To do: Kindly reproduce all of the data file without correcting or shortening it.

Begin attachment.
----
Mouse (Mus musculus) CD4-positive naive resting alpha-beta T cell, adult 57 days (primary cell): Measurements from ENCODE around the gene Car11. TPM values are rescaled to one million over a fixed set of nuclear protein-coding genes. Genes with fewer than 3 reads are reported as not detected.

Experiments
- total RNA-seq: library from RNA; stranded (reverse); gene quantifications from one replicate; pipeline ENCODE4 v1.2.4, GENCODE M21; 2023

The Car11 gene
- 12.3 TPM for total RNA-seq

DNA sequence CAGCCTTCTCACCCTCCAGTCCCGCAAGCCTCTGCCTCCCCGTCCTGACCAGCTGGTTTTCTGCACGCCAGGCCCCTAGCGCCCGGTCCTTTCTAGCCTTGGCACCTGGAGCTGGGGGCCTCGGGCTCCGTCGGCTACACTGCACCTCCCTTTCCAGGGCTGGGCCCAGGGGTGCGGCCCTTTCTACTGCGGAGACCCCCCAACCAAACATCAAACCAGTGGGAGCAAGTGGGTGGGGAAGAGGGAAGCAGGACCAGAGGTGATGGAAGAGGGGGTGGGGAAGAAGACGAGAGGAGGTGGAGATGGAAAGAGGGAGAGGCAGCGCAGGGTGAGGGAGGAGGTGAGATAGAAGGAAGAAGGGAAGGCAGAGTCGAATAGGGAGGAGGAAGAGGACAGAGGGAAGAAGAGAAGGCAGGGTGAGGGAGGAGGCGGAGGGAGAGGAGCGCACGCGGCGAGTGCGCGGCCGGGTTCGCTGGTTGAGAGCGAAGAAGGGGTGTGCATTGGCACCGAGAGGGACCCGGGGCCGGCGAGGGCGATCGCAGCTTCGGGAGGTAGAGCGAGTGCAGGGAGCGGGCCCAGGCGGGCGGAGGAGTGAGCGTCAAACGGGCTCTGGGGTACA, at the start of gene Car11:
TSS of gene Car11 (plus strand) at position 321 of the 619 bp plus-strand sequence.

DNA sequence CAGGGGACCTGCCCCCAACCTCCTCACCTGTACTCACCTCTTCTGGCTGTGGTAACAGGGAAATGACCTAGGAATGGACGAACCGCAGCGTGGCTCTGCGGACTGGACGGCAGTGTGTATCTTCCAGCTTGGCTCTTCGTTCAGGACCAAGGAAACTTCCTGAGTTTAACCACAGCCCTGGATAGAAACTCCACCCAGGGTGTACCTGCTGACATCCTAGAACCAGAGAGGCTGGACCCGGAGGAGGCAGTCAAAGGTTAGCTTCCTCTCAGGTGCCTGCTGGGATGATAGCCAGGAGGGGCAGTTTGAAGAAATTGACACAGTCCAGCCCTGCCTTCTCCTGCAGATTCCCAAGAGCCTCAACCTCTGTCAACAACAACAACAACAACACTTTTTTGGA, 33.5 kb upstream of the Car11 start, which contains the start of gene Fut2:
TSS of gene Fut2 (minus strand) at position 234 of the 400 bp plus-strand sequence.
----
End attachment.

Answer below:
Mouse (Mus musculus) CD4-positive naive resting alpha-beta T cell, adult 57 days (primary cell): Measurements from ENCODE around the gene Car11. TPM values are rescaled to one million over a fixed set of nuclear protein-coding genes. Genes with fewer than 3 reads are reported as not detected.

Experiments
- total RNA-seq: library from RNA; stranded (reverse); gene quantifications from one replicate; pipeline ENCODE4 v1.2.4, GENCODE M21; 2023

The Car11 gene
- 12.3 TPM for total RNA-seq

DNA sequence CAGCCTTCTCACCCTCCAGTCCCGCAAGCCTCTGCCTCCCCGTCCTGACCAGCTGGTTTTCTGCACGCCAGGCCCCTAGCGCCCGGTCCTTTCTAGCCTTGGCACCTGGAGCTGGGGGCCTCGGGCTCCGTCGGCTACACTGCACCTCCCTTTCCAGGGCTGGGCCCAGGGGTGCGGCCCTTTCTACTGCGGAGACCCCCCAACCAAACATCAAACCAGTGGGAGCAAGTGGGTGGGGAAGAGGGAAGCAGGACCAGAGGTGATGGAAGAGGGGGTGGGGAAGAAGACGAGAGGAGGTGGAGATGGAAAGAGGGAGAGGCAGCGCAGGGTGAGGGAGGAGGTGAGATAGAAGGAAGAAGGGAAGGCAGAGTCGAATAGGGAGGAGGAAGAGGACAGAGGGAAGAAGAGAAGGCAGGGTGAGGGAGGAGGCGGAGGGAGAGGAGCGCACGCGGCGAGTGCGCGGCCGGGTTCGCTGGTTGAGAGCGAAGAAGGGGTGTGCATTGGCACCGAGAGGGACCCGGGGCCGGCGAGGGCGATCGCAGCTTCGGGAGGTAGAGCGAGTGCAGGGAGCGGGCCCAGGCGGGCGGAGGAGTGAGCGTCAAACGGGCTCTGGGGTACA, at the start of gene Car11:
TSS of gene Car11 (plus strand) at position 321 of the 619 bp plus-strand sequence.

DNA sequence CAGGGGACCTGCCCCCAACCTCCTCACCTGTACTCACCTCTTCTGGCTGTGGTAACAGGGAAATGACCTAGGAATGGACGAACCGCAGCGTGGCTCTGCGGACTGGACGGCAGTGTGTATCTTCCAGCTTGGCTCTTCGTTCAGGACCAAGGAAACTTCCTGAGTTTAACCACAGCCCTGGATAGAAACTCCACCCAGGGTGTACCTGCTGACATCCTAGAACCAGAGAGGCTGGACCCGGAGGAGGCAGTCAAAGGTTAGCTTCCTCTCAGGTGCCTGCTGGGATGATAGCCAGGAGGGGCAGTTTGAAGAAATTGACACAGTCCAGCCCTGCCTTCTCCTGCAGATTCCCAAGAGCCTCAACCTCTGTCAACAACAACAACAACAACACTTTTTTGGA, 33.5 kb upstream of the Car11 start, which contains the start of gene Fut2:
TSS of gene Fut2 (minus strand) at position 234 of the 400 bp plus-strand sequence.